To at least 1922
Moussa, Tehran, Iran. 
Sale, Paris, Hôtel Drouot, Objets d'art Anciens de la Perse, May 5-6, 1922, no. 113. 
Henri Vever (1854-1942), Paris and Noyers, France. 
From 1942 to 1986
Family member, Paris and Boulogne, France, by inheritance from Henri Vever, Paris and Noyers, France. 
Arthur M. Sackler Gallery, purchased from a family member, Paris and Boulogne, France. 
 The object was in the collection of Moussa (M.J.M) until 1922 when it was published in the auction catalogue, Objets d'art anciens de la Perse, May 5-6, 1922. See Susan Nemazee, "Appendix 7: Chart of Recent Provenance" in An Annotated and Illustrated Checklist of the Vever Collection, Glenn D. Lowry et al (Washington, DC: Arthur M. Sackler Gallery, Smithsonian Institution; Seattle and London: University of Washington Press, 1988), p. 404.
 See note 1.
 See note 1.
 See the Agreement for the Purchase and Sale of the Henri Vever Collection of January 9, 1986, Collections Management Office.
 See note 4.
- Previous Owner(s)
Henri Vever 1854 - 1942
Francois Mautin French, born 1907
While Majnun embodies extreme love, Yusuf, the biblical prophet Joseph, who also appears in the Qur'an, personifies purity of soul and physical beauty. In Jami's celebrated poem devoted to the romance, Yusuf repeatedly spurns the advances of the beautiful Zulaykha, Potiphar's wife. His unswerving spiritual devotion and moral strength are considered ideal qualities in both the lover and the mystic.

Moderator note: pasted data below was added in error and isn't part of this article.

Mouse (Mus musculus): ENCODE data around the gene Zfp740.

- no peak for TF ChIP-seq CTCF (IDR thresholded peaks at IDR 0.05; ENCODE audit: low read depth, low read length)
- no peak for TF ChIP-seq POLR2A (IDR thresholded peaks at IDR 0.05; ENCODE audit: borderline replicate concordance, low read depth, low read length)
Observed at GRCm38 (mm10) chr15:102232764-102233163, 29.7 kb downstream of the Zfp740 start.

The scene represents one of Zulaykha's many ruses to seduce Yusuf. After repeatedly failing to win Yusuf's heart, Zulaykha invites him to a garden along with one hundred women, hoping he will fall in love with one of the beauties. Then she would change places with the favored one and finally win the object of her desire. In this sixteenth-century painting, Yusuf is portrayed with a flaming halo--a sign of his sanctity. Clearly overwhelmed by his grace and beauty, two women in the foreground have already fainted, while the rest are in various states of excitement. As Zulaykha watches from behind the hilltop, Yusuf is preaching to the women about the wisdom of God--the one and true Beloved.
- Published References
- Ladan Akbarnia Francesca Leoni. The Light of the Sufis: The Mystical Arts of Islam. Exh. cat. London and New Haven. cat. 29, pp. 80-81.
- Glenn D. Lowry, Milo Cleveland Beach, Elisabeth West FitzHugh, Susan Nemanzee, Janet Snyder. An Annotated and Illustrated Checklist of the Vever Collection. Washington and Seattle. cat. 190, pp. 160-161.
- Collection Area(s)
- Arts of the Islamic World
- Web Resources
- Google Cultural Institute
- Rights Statement
Copyright with museum